In 1934 the 60th anniversary celebration took place. On this occasion, the staff and the management have been immortalized by photographer Cohnen in front of the theater 52). At the same time, Peter could start the construction of the new department store in the place of the houses which he possessed. Five long years of discussions had preceded and - after a fence of the ”Vuile Hoekje” (Dirty Corner) was blowed over by a storm and after the threat of expropriation - eventually the construction could start. Son Leo had contact to V&D on expert architects. He had traveled the U.S. and Europe to take a look at department stores, while Peter, together with Peutz, traveled for inspiration among others to London and Nantes. Eventually they commissioned architect Peutz to avoid problems with the then mayor Grunsven of Heerlen 53). The famous street issue also played a role 54).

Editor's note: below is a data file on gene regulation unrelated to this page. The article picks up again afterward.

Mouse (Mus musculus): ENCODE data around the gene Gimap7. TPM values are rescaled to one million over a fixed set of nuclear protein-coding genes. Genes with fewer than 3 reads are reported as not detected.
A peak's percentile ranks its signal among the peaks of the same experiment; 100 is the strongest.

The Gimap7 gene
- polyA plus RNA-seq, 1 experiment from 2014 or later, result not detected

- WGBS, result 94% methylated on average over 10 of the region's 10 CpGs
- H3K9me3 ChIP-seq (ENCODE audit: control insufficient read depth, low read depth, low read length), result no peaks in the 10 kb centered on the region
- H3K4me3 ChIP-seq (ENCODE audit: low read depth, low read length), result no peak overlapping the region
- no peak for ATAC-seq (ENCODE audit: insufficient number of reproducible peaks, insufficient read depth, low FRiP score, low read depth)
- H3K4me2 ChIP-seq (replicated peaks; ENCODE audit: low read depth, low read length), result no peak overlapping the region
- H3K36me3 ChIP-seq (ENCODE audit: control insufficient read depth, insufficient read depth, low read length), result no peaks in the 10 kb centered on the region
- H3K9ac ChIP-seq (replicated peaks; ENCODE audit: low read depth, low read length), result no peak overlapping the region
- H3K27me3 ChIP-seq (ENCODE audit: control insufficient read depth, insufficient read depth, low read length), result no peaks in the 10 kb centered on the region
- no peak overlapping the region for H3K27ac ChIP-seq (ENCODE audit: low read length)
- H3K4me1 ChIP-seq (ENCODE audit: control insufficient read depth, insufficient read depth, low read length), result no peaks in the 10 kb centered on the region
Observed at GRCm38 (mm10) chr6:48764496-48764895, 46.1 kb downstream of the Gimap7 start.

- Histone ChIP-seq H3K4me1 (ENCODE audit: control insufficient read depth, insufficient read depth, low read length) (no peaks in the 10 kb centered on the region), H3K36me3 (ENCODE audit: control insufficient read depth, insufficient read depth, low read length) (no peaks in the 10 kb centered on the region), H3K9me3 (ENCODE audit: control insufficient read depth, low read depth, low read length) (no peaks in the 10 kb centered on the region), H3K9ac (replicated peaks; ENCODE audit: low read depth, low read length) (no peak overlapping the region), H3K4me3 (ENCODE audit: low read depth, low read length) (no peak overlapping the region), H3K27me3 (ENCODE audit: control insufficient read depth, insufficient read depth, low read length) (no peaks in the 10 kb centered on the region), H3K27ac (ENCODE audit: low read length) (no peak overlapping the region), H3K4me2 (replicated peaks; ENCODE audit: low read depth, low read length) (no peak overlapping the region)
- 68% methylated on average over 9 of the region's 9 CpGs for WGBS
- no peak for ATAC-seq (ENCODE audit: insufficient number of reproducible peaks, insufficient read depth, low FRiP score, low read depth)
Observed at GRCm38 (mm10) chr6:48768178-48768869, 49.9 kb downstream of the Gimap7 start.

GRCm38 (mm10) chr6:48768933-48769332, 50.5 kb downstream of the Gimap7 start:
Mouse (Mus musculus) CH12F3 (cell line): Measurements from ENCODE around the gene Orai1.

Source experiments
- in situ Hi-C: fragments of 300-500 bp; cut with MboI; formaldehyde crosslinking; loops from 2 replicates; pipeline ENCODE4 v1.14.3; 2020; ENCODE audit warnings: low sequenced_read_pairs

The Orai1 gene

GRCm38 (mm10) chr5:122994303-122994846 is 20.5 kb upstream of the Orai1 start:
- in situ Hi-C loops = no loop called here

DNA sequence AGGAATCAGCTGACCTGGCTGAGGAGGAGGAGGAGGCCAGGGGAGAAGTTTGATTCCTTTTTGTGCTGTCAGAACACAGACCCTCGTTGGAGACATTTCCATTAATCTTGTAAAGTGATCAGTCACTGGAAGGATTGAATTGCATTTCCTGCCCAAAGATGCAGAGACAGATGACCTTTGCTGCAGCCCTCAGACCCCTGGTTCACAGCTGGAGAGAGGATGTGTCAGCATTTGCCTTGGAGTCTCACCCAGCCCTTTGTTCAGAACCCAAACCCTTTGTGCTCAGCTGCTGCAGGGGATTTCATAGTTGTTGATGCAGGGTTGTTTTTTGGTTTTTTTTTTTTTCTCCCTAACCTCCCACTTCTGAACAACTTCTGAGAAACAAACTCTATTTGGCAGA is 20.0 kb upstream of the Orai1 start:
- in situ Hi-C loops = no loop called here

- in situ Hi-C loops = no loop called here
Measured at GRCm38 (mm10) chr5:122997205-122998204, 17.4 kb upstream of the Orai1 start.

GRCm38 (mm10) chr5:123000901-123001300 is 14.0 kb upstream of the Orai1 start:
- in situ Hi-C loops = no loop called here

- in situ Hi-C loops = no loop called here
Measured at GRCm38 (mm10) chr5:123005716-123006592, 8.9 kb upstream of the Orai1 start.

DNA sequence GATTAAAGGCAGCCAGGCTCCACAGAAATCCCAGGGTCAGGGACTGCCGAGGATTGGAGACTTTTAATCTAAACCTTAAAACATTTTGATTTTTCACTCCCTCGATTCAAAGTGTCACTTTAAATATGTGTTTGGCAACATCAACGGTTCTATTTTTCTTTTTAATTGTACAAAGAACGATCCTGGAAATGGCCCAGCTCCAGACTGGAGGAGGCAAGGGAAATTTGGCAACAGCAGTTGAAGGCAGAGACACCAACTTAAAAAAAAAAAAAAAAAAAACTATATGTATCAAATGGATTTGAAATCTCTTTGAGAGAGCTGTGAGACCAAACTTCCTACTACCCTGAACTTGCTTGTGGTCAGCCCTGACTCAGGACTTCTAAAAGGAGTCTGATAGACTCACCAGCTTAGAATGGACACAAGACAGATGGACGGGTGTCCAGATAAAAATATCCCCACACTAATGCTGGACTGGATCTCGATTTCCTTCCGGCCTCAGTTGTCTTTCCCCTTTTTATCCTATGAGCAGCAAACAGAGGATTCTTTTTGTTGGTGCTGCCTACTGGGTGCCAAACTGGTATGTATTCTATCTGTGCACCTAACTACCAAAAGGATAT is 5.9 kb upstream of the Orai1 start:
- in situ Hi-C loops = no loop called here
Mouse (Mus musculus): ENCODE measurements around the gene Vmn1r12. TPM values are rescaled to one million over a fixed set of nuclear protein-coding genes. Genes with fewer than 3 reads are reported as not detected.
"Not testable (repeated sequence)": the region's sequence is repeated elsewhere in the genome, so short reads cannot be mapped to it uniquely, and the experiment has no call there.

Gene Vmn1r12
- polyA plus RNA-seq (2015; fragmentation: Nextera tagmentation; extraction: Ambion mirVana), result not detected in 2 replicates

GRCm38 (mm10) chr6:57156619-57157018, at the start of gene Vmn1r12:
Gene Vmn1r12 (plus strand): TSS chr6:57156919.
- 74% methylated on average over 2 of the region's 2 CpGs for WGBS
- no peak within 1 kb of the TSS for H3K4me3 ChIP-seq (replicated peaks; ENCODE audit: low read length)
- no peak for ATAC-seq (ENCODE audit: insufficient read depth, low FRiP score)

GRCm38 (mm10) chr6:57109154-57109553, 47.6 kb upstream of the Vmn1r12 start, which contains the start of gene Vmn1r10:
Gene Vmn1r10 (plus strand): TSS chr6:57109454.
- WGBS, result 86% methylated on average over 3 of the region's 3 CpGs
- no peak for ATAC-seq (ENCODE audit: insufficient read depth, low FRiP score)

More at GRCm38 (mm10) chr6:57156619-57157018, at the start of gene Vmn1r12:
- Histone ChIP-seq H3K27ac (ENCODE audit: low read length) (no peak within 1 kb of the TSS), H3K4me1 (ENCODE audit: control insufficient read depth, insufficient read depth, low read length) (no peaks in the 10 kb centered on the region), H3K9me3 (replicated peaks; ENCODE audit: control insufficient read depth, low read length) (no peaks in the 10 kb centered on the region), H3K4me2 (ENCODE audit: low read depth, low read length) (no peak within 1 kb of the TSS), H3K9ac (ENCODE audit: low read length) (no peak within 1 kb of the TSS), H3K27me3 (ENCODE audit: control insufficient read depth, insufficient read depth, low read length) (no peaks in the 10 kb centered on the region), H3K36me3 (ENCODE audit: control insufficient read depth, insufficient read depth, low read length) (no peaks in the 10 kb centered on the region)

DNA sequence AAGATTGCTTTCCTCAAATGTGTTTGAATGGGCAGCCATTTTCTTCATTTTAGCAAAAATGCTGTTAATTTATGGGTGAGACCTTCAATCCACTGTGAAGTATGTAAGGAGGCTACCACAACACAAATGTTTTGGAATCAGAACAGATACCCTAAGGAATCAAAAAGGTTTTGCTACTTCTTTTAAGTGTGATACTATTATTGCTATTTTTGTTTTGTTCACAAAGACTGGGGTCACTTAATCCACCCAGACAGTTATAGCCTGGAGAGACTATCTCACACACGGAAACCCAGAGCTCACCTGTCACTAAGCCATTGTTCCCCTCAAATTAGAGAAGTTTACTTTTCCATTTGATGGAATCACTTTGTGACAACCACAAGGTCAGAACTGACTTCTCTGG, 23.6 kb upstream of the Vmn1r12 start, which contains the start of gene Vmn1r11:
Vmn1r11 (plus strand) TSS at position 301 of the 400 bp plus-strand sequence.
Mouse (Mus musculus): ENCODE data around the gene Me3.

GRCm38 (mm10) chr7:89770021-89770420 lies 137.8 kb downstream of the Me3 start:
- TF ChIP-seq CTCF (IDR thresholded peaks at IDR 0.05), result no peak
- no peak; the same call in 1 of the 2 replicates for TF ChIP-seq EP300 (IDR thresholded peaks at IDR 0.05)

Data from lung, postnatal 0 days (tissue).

At the front a bust of the founder Arnold Schunck, which the staff gave on this occasion to the management.
1)P.Knols, Bauunternehmer; 2)Carla Schunck; 3)Louise Schunck; 4)Christine Schunck; 5)Josephine Schunck; 6)Leonie Schunck; 7)Arnold Schunck; 8)Christine Schunck-Cloot; 9)Mia Schunck; 10)Nolda Schunck; 11)Peter J. Schunck; 12)Deken Nicolaye; 13)Pierre Schunck; 14)Archtect Frits Peutz; 15)Leo Schunck
After a construction period of about a year in 1935, the Glass Palace was opened. Due to the fall of the iron price it was considerably cheaper to build than originally budgeted. The opening and the reception attracted more than 2000 visitors 55). The staff gave a bust, depicting Arnold 56).